Emma also blames porn for the prevalence of bad sex. Students are seeing more sex than ever, but not much of it depicts female pleasure realistically. ‘It’s pretty male-centric. And guys often do stuff they’ve seen in porn, only in real life no one is enjoying it. It’s like, please don’t; my leg doesn’t bend that way. It’s all so performative and awkward.’

Guys often do stuff they’ve seen in porn, only no one is enjoying it

It frustrates her that porn normalises sexual violence but not the conversations that prevent sex from turning into assault. ‘So people don’t want to have those difficult conversations in real life, either. Kinks are fine. Whatever. But it’s really important to discuss them – especially things like choking and hitting. Otherwise, you’re choking someone who doesn’t want to be choked. Not fun.’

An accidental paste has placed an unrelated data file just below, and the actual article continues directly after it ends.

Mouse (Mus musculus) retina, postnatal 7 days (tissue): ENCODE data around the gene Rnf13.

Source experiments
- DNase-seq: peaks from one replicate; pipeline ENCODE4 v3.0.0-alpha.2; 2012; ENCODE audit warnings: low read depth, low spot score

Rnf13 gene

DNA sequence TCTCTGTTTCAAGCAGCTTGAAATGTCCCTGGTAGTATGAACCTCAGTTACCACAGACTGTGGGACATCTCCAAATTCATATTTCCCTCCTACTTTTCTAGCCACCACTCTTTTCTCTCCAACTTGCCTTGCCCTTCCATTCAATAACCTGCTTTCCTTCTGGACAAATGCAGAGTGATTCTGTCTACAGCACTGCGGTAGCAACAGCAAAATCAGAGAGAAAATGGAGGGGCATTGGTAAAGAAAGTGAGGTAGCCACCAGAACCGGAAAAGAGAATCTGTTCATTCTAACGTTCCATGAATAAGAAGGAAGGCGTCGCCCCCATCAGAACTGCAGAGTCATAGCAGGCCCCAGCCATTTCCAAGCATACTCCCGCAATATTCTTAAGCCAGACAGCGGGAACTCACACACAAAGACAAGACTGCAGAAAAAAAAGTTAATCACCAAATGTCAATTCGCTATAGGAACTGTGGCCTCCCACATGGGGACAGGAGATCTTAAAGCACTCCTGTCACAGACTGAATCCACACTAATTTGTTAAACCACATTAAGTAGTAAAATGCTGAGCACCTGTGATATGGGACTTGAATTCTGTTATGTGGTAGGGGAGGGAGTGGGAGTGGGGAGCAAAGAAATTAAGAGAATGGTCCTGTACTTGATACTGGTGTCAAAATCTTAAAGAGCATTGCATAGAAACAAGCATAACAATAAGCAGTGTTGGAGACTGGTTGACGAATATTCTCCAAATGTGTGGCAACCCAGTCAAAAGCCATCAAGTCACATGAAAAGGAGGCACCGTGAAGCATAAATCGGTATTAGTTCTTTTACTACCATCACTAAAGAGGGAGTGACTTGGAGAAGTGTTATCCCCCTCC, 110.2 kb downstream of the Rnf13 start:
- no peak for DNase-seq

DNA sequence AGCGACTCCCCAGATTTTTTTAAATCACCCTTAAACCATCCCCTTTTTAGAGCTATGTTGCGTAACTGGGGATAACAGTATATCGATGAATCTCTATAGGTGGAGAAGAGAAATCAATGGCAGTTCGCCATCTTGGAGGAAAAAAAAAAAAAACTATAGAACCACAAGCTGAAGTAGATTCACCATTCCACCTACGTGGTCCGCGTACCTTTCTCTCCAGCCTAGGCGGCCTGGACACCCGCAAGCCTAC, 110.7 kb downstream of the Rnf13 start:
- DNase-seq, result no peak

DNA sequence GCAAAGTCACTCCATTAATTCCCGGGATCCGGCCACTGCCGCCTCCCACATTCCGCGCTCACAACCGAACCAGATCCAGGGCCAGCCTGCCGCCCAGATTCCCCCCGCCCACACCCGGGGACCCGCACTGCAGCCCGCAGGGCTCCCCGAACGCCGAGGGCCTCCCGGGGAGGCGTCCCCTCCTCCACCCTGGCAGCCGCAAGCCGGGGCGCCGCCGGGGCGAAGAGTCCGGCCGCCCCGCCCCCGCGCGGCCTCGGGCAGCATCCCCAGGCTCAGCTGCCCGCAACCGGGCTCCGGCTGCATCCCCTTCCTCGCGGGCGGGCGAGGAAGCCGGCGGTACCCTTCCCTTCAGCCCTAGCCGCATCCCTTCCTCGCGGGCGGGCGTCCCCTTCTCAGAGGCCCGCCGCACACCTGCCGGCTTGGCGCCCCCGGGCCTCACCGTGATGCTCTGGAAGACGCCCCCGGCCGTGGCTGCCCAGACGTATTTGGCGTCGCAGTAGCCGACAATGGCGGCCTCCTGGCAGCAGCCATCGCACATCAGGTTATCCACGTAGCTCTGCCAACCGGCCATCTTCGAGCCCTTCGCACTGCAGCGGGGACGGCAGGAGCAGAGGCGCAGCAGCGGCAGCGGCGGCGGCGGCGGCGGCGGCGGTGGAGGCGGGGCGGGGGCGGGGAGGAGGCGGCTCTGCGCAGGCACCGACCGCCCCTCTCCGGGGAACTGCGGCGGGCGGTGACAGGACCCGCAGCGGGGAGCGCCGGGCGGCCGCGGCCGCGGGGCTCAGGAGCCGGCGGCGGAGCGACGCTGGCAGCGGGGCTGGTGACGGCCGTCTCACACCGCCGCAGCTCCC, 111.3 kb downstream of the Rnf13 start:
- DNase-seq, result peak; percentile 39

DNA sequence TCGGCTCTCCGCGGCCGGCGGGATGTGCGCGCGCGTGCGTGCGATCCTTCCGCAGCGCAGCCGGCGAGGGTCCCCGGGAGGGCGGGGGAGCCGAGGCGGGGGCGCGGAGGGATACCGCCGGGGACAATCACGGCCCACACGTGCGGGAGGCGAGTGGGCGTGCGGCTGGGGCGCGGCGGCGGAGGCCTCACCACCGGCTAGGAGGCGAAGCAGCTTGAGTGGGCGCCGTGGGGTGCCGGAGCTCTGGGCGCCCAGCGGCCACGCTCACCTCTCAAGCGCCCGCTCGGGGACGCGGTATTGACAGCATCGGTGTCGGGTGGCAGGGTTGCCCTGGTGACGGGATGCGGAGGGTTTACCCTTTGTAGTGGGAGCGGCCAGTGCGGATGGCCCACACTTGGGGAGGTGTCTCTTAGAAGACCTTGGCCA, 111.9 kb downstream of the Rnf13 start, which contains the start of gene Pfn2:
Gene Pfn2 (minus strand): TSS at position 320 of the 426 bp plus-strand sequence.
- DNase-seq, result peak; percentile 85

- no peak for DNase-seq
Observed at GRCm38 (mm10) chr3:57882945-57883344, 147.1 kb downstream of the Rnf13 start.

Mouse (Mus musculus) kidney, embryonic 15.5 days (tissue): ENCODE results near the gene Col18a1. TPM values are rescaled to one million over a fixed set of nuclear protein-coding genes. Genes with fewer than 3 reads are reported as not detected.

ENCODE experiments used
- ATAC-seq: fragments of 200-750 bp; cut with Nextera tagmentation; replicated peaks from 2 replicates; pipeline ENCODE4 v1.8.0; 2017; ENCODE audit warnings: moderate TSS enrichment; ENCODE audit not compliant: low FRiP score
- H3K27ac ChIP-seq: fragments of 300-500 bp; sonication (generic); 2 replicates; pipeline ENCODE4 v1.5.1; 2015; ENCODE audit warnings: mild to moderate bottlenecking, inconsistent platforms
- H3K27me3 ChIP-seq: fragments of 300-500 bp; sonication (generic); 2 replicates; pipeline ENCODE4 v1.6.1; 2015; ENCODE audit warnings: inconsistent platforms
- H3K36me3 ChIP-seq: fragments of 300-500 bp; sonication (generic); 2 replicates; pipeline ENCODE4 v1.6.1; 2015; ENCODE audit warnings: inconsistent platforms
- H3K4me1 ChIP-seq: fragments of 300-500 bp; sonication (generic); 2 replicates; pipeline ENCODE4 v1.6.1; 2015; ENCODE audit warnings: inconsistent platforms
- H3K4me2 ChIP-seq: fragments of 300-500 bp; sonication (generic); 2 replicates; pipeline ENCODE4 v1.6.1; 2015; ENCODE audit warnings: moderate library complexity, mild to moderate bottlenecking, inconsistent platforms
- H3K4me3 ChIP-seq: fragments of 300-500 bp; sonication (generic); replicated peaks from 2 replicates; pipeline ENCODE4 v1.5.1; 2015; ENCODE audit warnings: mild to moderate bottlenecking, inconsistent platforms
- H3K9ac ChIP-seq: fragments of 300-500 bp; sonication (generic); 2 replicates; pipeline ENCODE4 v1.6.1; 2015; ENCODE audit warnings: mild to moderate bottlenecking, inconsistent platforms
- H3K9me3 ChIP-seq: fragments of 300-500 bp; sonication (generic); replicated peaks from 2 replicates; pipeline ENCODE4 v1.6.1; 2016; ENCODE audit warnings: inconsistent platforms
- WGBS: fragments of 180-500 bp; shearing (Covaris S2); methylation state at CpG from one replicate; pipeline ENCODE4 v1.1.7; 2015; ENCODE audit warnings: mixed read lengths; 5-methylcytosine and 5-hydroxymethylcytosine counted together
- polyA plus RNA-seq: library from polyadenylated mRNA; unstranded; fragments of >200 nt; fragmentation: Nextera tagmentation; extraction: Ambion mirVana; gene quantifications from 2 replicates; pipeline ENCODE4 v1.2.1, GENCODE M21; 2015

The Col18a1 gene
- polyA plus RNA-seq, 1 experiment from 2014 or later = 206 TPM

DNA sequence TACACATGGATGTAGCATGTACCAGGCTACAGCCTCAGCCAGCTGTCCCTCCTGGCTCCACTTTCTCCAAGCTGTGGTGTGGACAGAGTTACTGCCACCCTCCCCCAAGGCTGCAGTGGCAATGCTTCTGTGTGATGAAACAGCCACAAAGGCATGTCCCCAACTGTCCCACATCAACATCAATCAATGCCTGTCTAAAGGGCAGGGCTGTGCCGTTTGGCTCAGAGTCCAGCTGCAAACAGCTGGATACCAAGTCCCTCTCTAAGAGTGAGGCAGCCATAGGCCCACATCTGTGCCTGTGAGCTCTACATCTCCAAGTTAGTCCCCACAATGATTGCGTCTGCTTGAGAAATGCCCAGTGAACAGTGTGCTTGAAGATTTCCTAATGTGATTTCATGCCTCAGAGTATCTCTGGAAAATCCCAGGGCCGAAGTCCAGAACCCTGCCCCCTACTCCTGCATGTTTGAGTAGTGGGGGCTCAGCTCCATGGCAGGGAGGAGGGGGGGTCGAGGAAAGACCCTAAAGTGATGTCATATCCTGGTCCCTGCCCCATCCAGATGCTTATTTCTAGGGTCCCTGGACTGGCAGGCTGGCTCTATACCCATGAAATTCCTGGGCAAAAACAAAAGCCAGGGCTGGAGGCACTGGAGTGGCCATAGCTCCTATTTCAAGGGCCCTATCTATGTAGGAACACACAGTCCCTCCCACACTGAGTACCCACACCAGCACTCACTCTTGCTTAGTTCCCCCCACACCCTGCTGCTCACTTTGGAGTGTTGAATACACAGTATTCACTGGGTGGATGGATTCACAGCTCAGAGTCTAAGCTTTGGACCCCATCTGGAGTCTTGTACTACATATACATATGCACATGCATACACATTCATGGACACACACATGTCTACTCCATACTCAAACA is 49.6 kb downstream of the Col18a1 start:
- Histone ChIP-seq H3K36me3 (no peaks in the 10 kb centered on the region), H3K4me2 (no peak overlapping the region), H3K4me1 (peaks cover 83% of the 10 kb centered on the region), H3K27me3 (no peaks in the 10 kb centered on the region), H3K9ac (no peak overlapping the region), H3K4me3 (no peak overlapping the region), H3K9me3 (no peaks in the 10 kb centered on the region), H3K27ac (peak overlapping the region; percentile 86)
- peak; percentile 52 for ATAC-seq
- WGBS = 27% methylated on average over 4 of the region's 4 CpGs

To be fair, most students aren’t being choked by strangers in bed. In fact, almost everyone says that the casual sex culture here is pretty responsible, all things considered. Conversations about preferences, safe sex, and consent are accepted and even expected – something students say is special about the Groningen casual sex culture.


Usually, students say, one-night stands are lackluster for less dramatic reasons. Jelle points out that alcohol is often involved. Drinking makes people sloppy but it also protects them from vulnerability: ‘They can always blame their bad performance on the booze’, he shrugs.

He thinks for the most part casual sex fails to impress simply because it’s casual. If you’re not connected to the person in some way, he says, it’s just not going to be as good.

Over and over, students told us that sex is best when it feels like the person you’re having sex with wants to be there with you, and cares about your experience.

It’s not about you being special: ta da! Bad sex.